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Opioid abuse conference held in Helena

Posted at 4:00 PM, Oct 02, 2019
and last updated 2019-10-03 14:11:09-04

HELENA — A conference was held at the Capitol in Helena on Wednesday to address the overall progress being made in the fight against opioid abuse in Montana.

A new report released by Governor Steve Bullock shows a decrease in rates as well as a decrease in the average daily dose of opioids since 2012.

"It was the invisible epidemic that no one was confronting," Governor Bullock said at the conference.

Gov. Bullock -- along with several other state health officials -- presented key findings from a recent report on the fight against the opioid epidemic in Montana.

According to the report, from 2012 to 2017, there was an overall 4% decrease in opioid prescriptions, and the average daily does of opioids decreased by 23%.

Dr. Gregg Holzman, the State Medical Officer with DPHHS, says the numbers are encouraging, but it's still not enough.

"Even though the numbers are lower in the state of Montana, they are still preventable deaths, and each preventable death is one too many," Dr. Holzman said.

Dr. Holzmann says that we as a state need to have two goals: minimize or prevent unnecessary opioid prescriptions, and ensure opioids are not being used by someone without a prescription.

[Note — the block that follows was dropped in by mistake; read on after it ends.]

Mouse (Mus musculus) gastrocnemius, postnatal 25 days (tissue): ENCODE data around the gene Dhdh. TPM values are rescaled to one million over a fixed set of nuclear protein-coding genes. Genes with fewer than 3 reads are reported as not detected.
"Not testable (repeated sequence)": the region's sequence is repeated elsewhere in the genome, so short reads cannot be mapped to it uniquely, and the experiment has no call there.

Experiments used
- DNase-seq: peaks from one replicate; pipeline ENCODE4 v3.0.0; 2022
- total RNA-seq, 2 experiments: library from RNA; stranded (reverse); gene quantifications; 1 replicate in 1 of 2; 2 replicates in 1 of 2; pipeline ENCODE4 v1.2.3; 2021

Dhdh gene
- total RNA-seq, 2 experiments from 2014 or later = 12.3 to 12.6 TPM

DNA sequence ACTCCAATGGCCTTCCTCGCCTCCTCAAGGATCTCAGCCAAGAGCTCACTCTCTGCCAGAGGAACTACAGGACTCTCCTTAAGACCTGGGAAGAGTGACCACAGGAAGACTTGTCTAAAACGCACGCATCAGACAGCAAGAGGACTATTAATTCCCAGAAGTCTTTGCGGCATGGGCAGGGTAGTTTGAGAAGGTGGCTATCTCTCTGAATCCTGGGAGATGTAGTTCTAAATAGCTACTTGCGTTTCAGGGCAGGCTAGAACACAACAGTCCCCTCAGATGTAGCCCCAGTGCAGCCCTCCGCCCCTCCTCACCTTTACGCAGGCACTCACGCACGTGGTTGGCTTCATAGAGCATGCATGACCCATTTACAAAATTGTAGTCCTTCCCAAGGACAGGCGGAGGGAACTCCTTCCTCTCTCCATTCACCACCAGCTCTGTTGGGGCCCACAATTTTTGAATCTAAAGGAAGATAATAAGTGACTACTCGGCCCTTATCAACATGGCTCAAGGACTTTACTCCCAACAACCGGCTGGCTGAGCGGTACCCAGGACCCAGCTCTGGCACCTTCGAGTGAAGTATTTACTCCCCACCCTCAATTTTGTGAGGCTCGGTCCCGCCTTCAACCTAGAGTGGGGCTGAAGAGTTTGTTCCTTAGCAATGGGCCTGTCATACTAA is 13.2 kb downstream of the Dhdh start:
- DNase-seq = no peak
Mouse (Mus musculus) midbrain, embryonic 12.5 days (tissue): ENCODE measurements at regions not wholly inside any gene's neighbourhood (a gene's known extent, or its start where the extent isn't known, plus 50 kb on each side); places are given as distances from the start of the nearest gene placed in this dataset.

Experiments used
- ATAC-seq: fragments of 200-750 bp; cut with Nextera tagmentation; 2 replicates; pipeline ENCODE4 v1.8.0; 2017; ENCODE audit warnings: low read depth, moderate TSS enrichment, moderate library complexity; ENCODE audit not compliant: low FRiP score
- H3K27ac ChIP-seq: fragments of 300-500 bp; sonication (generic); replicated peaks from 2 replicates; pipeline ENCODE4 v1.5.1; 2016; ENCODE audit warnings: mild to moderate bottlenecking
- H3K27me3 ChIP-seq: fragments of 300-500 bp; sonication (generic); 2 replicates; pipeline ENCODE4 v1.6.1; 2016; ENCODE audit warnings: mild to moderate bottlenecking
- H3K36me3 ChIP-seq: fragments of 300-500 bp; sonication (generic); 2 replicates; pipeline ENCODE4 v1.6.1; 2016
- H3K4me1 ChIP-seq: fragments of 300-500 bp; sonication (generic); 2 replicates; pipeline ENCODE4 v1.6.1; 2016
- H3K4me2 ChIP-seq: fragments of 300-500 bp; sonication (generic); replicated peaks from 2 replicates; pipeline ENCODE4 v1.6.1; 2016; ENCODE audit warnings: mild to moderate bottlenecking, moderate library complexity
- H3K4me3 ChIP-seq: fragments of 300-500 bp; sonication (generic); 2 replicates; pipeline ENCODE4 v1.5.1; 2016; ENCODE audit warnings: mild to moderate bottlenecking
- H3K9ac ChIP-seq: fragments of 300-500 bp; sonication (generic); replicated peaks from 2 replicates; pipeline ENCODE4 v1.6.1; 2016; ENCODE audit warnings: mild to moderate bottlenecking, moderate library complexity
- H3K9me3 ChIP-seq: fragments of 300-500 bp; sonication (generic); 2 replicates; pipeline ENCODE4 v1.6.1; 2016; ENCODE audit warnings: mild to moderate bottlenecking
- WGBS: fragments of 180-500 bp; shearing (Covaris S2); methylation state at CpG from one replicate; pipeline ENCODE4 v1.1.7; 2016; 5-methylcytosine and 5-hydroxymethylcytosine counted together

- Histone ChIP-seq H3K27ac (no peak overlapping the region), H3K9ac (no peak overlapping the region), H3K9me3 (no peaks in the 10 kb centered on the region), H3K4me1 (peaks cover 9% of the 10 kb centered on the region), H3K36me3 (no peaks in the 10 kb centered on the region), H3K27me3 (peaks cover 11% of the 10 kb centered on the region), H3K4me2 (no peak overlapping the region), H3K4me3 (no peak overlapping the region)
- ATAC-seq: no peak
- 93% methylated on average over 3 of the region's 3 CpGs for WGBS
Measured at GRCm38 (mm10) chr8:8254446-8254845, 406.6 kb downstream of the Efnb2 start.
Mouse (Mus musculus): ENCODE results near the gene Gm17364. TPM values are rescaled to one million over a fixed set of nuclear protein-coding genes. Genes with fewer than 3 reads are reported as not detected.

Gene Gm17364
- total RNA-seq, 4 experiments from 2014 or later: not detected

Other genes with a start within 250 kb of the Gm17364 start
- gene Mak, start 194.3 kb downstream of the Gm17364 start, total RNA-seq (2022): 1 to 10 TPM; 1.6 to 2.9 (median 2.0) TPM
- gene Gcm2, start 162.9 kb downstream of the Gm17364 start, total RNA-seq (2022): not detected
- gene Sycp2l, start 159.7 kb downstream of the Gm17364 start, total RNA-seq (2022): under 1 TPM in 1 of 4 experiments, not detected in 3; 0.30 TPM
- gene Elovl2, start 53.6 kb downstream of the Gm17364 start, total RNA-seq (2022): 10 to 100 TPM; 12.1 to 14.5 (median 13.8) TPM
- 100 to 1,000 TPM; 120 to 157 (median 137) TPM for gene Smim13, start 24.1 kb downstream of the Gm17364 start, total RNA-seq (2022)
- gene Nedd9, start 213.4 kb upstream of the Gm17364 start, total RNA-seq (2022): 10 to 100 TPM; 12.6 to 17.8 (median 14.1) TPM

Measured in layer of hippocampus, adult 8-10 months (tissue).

If have a legal opioid prescription, there are resources available to you that will help you prevent an accidental overdose.

Doctor William Gallea, a physician from Central Montana Medical Center, says Montana has a standing order for a medication called Naloxone.

"Naloxone has become much more important as one of the life saving parts as a response to that situation because it rapidly reverses the affects of an opiod overdose," Dr. Gallea said.

Because of the standing order for Naloxone, which was signed into law by Governor Bullock in 2017, anyone can get the opioid reversal medication from their pharmacy without a prescription.

"We want Naloxone carried by the people who are on these high doses, carried by the addicts, carried by their families and friends as well as anyone who would respond first to an emergency like that," Dr. Gallea said.

State health officials would also like to remind everyone how important it is to properly dispose of any unused opioid medication. There are now over 165 medication drop boxes in Montana. You can find the nearest drop box locaiton to you by visiting the attorney general website.